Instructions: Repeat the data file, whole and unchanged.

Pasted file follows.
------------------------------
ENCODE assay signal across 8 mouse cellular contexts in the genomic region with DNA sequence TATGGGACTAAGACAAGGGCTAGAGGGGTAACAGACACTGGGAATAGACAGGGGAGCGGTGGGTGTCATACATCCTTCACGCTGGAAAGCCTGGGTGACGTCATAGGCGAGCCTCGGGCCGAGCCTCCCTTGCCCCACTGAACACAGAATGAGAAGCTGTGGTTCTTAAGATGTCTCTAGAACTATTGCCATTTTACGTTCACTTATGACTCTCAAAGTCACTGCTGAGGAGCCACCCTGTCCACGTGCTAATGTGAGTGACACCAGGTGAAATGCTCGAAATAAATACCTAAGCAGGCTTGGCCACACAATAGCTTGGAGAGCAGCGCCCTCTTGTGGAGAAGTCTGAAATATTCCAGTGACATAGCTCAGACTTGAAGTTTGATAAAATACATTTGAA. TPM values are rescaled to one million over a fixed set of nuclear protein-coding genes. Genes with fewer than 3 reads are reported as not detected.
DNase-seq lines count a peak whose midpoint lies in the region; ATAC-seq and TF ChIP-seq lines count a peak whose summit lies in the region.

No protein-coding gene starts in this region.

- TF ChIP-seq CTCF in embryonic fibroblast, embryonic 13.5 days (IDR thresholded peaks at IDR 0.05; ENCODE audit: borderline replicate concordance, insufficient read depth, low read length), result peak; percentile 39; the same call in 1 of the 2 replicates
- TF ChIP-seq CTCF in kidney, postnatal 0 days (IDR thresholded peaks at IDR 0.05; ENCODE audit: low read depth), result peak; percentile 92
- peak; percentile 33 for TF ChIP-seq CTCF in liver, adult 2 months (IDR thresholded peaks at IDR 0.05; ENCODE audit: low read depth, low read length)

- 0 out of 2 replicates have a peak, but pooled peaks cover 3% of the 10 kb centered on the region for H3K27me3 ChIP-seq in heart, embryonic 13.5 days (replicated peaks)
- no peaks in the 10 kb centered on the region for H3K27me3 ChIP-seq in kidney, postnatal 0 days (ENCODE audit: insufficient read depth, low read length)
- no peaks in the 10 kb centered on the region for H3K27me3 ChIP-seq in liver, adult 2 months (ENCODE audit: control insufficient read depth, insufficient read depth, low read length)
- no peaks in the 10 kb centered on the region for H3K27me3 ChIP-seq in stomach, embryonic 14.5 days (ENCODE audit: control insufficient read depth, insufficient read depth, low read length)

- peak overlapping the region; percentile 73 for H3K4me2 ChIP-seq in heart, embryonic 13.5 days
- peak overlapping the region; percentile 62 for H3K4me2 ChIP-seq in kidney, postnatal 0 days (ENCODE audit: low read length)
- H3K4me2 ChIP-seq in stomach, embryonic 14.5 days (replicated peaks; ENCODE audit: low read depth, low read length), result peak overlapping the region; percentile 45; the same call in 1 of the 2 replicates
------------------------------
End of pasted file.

ENCODE assay signal across 8 mouse cellular contexts in the genomic region with DNA sequence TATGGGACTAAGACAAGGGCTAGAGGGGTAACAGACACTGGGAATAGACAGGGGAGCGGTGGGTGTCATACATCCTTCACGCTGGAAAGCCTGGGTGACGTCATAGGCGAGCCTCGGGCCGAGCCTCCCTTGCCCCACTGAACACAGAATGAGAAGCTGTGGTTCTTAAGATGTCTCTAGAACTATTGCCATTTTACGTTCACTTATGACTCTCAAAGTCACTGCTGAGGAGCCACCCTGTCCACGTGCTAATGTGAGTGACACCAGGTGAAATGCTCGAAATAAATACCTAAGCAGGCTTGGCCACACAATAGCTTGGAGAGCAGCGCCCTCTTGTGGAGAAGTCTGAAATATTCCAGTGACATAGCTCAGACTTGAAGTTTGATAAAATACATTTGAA. TPM values are rescaled to one million over a fixed set of nuclear protein-coding genes. Genes with fewer than 3 reads are reported as not detected.
DNase-seq lines count a peak whose midpoint lies in the region; ATAC-seq and TF ChIP-seq lines count a peak whose summit lies in the region.

No protein-coding gene starts in this region.

- TF ChIP-seq CTCF in embryonic fibroblast, embryonic 13.5 days (IDR thresholded peaks at IDR 0.05; ENCODE audit: borderline replicate concordance, insufficient read depth, low read length), result peak; percentile 39; the same call in 1 of the 2 replicates
- TF ChIP-seq CTCF in kidney, postnatal 0 days (IDR thresholded peaks at IDR 0.05; ENCODE audit: low read depth), result peak; percentile 92
- peak; percentile 33 for TF ChIP-seq CTCF in liver, adult 2 months (IDR thresholded peaks at IDR 0.05; ENCODE audit: low read depth, low read length)

- 0 out of 2 replicates have a peak, but pooled peaks cover 3% of the 10 kb centered on the region for H3K27me3 ChIP-seq in heart, embryonic 13.5 days (replicated peaks)
- no peaks in the 10 kb centered on the region for H3K27me3 ChIP-seq in kidney, postnatal 0 days (ENCODE audit: insufficient read depth, low read length)
- no peaks in the 10 kb centered on the region for H3K27me3 ChIP-seq in liver, adult 2 months (ENCODE audit: control insufficient read depth, insufficient read depth, low read length)
- no peaks in the 10 kb centered on the region for H3K27me3 ChIP-seq in stomach, embryonic 14.5 days (ENCODE audit: control insufficient read depth, insufficient read depth, low read length)

- peak overlapping the region; percentile 73 for H3K4me2 ChIP-seq in heart, embryonic 13.5 days
- peak overlapping the region; percentile 62 for H3K4me2 ChIP-seq in kidney, postnatal 0 days (ENCODE audit: low read length)
- H3K4me2 ChIP-seq in stomach, embryonic 14.5 days (replicated peaks; ENCODE audit: low read depth, low read length), result peak overlapping the region; percentile 45; the same call in 1 of the 2 replicates